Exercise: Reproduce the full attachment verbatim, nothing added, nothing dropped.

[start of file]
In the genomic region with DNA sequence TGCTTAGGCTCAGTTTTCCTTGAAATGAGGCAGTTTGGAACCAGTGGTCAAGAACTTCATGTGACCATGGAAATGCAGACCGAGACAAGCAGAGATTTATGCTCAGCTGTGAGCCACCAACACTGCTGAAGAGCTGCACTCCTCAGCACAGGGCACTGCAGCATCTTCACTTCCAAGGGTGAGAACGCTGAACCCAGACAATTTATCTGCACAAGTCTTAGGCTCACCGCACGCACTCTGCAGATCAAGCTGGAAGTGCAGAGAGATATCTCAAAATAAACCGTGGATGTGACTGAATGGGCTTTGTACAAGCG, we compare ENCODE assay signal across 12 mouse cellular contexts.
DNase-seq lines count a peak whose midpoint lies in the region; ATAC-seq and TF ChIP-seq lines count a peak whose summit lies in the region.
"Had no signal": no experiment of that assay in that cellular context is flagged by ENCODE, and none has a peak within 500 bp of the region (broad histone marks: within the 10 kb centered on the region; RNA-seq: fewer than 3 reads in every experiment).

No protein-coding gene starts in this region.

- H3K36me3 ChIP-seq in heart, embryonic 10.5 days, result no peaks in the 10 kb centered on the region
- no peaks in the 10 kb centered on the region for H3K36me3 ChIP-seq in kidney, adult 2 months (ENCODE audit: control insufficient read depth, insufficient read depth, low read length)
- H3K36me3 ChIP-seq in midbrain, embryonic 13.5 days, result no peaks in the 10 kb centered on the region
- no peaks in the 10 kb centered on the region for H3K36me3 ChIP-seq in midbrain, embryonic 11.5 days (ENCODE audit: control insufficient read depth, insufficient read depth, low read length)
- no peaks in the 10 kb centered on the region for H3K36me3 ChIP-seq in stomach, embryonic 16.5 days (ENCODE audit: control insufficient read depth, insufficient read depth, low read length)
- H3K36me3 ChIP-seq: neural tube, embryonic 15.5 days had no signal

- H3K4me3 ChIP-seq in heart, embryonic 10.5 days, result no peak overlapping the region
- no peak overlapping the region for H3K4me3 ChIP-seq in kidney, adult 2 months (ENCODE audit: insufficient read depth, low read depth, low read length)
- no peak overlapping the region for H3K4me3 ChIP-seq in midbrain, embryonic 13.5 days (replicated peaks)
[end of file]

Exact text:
In the genomic region with DNA sequence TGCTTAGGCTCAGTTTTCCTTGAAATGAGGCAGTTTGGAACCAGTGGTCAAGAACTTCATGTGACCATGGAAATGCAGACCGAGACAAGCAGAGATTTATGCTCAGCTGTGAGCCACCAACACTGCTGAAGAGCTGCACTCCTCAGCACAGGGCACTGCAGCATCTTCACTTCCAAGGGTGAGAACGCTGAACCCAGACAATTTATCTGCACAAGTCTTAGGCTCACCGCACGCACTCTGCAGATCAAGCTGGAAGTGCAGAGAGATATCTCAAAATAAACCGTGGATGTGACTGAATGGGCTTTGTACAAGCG, we compare ENCODE assay signal across 12 mouse cellular contexts.
DNase-seq lines count a peak whose midpoint lies in the region; ATAC-seq and TF ChIP-seq lines count a peak whose summit lies in the region.
"Had no signal": no experiment of that assay in that cellular context is flagged by ENCODE, and none has a peak within 500 bp of the region (broad histone marks: within the 10 kb centered on the region; RNA-seq: fewer than 3 reads in every experiment).

No protein-coding gene starts in this region.

- H3K36me3 ChIP-seq in heart, embryonic 10.5 days, result no peaks in the 10 kb centered on the region
- no peaks in the 10 kb centered on the region for H3K36me3 ChIP-seq in kidney, adult 2 months (ENCODE audit: control insufficient read depth, insufficient read depth, low read length)
- H3K36me3 ChIP-seq in midbrain, embryonic 13.5 days, result no peaks in the 10 kb centered on the region
- no peaks in the 10 kb centered on the region for H3K36me3 ChIP-seq in midbrain, embryonic 11.5 days (ENCODE audit: control insufficient read depth, insufficient read depth, low read length)
- no peaks in the 10 kb centered on the region for H3K36me3 ChIP-seq in stomach, embryonic 16.5 days (ENCODE audit: control insufficient read depth, insufficient read depth, low read length)
- H3K36me3 ChIP-seq: neural tube, embryonic 15.5 days had no signal

- H3K4me3 ChIP-seq in heart, embryonic 10.5 days, result no peak overlapping the region
- no peak overlapping the region for H3K4me3 ChIP-seq in kidney, adult 2 months (ENCODE audit: insufficient read depth, low read depth, low read length)
- no peak overlapping the region for H3K4me3 ChIP-seq in midbrain, embryonic 13.5 days (replicated peaks)